STATE COLLEGE, Pa. (WTAJ)– Last week, Judge Carmine Prestia Jr.’s courtroom looked a bit different, compared to its usual appearance.
Festive decorations throughout the courtroom, and office space of Magisterial District Court 49-1-01 in State College were the result of a holiday goodbye party.
Many longtime friends and family were present to reminisce and thank a man some have called a State College institution.
“My whole life here has been one kind of service or another in the community,” Prestia said.
He began working for State College Police in 1970, serving in the department for 25 years where he spent some time as second-in-command.
Prestia then moved a couple blocks down the street when he was elected Magisterial District Judge, handling court cases for part of State College (including portions of the downtown area). He’s held this position for 24 years.
“It’s been rewarding. I tell people this job as Magisterial District Judge has probably been the best job I’ve every had. I felt like I was doing good things, and I felt the community appreciated it. That’s the best I can ask for,” Prestia said.
He told WTAJ that a lot has changed during his time in Happy Valley. Police calls and detective work used to be sparse over the summers when students went home. But, now he says State College Borough is beginning to look more like a full-fledged city.
“It’s busy all the time,” Prestia said.
Adding: “Now we see the downtown is developing in a much more cosmopolitan manner. We’ve got high rises and much greater density. Criminal things have risen. The single biggest concern has always been alcohol use and abuse. That’s still a problem. I don’t think it was as much of a problem when I started… it’s gotten worse.”
Judge Prestia says it’s only natural to see a slight increase in crime with population growth… though he says there are certain cases growing in frequency that simply bother him.
“The other problem I’ve seen, which I think is more disturbing [compared to alcohol] is a lack of responsibility on people’s parts. It seems much easier for people to steal someone’s credit card and use it. Take their roommates bike or steal a bicycle. I’ve never understood where that comes from,” Prestia said.
Throughout his time as District Judge, Prestia’s arraigned those accused of homicide, drunk driver’s who’ve hit pedestrians, and has recently overseen hearings in the Beta Theta Pi fraternity hazing case.
While these cases may be more memorable in the eyes of the public, Prestia says there’s a different set of cases that have given him the most pride.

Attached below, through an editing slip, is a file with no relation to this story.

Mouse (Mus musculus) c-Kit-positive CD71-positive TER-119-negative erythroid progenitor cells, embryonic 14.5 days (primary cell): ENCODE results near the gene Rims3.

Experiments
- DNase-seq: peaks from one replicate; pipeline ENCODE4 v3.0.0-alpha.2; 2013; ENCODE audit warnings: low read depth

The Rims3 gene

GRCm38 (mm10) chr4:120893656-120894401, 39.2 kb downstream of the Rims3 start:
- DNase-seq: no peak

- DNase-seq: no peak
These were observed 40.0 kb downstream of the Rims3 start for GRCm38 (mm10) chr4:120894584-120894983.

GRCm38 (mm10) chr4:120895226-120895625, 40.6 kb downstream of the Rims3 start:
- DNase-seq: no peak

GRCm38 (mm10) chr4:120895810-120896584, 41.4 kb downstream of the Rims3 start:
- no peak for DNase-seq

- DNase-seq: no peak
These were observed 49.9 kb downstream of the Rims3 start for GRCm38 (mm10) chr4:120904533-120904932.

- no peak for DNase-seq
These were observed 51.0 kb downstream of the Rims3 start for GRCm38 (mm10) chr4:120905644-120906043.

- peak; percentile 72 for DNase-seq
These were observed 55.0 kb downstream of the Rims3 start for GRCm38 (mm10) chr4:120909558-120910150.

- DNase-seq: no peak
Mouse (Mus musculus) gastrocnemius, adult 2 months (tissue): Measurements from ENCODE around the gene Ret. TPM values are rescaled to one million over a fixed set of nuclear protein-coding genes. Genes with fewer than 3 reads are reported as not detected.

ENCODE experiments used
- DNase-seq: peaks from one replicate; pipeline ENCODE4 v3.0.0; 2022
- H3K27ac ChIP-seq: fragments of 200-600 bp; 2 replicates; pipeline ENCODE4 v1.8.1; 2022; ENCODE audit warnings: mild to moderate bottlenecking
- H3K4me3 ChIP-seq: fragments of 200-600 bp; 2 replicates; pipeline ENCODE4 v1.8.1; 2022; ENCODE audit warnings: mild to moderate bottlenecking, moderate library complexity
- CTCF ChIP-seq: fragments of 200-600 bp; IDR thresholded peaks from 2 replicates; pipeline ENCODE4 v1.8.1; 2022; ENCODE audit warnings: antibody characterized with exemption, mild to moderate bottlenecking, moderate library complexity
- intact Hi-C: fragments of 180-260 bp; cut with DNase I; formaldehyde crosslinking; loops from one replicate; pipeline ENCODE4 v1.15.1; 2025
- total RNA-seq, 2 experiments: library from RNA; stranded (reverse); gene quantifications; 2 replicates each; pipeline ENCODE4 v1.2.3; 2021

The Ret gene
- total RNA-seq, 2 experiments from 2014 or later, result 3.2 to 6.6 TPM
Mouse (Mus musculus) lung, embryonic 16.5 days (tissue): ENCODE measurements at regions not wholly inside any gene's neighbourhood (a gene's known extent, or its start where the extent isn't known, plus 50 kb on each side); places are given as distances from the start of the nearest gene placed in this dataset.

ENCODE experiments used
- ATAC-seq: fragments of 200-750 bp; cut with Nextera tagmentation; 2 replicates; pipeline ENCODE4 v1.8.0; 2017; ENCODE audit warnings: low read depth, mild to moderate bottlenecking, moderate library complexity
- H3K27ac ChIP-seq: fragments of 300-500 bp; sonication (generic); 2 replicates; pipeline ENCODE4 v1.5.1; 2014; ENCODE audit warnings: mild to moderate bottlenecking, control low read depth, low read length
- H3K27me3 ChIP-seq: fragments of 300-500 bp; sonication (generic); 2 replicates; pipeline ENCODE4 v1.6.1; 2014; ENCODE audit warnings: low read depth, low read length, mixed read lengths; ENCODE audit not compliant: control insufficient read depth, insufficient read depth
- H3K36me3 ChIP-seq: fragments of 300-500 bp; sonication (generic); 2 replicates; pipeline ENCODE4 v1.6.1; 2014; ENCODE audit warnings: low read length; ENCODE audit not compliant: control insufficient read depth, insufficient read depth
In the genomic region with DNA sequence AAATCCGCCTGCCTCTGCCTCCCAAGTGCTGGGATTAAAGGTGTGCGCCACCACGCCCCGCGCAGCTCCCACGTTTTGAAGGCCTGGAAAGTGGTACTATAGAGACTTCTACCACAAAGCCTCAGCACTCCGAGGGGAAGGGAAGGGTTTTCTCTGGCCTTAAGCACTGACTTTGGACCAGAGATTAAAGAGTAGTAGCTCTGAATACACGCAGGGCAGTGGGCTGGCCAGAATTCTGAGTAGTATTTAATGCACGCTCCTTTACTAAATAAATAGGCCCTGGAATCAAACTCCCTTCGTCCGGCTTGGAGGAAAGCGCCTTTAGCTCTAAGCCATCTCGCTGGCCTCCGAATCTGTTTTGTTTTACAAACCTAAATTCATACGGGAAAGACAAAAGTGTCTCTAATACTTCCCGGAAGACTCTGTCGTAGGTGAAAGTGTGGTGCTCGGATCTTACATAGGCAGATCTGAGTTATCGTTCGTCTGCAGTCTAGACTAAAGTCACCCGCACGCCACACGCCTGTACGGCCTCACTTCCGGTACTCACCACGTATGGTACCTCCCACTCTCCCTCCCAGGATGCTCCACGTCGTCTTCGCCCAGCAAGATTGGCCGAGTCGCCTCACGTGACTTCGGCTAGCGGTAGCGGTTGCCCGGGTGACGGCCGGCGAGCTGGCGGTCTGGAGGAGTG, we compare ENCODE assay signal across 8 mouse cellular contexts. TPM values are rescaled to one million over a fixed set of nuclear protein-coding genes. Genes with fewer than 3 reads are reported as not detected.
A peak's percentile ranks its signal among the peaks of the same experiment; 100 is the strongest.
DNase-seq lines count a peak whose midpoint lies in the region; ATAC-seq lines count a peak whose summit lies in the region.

“Those that stick with me most are when something meaningful happened,” he said referencing situations where he made a positive impact on someone’s life through assigning community service (and other sentences).
One place he feels is effective in helping delinquents is the Alpha Fire Company.
“There’s been a number of young people who’ve gone over there and done well, and walked away with a different approach,” Prestia said.
The Alpha Fire Station is a familiar spot to Prestia who’s served as a volunteer there for 47 years. It’s a calling he says runs in the family.
“If you add up all the years, we probably have a century of service,” he said referencing his father’s, brother’s, and sons’ service.
Service he views as an obligation.
“I have a firm belief that you owe something to the community. I’m paid for my work here, I was paid for my work as a police officer. But, the fire company is something I’ve done to give back to the community,” Prestia said.
He added that he will dedicate more time to the department upon retirement… echoing his philosophy that one doesn’t need a robe and gavel to make a difference in the community.
More on Judge Prestia: ‘Do the right thing for the right reasons’
What are Judge Prestia’s plans for retirement?
“My wife and I have grandchildren… we’d like to spend a little more time with them. I won’t have to be on-call, so there should be little interference,” he said.
Who’s the next Judge in Magisterial District Court 49-1-01?
Taking Prestia’s place in January is former State College Mayor Donald Hahn. When asked if he has any advice to pass onto Hahn, Prestia’s message was simple but mighty.
“Do the right thing for the right reasons… that’s the best advice you can give anybody,” he said.
Regardless of the specifics of any case, Prestia said one principle trumps the rest:
“Be fair… everybody gets the chance to state their side. Make sure people feel like they’ve been heard. Then you make your decision. I’ve found that most people respect that whether the decision goes their way or not, they’re okay with the fact that you heard them out.”
While Prestia will no longer bring court into session, the ideals he embodied will live on with the lives he impacted… showing that his gavel and powerful baritone will long resound throughout Happy Valley.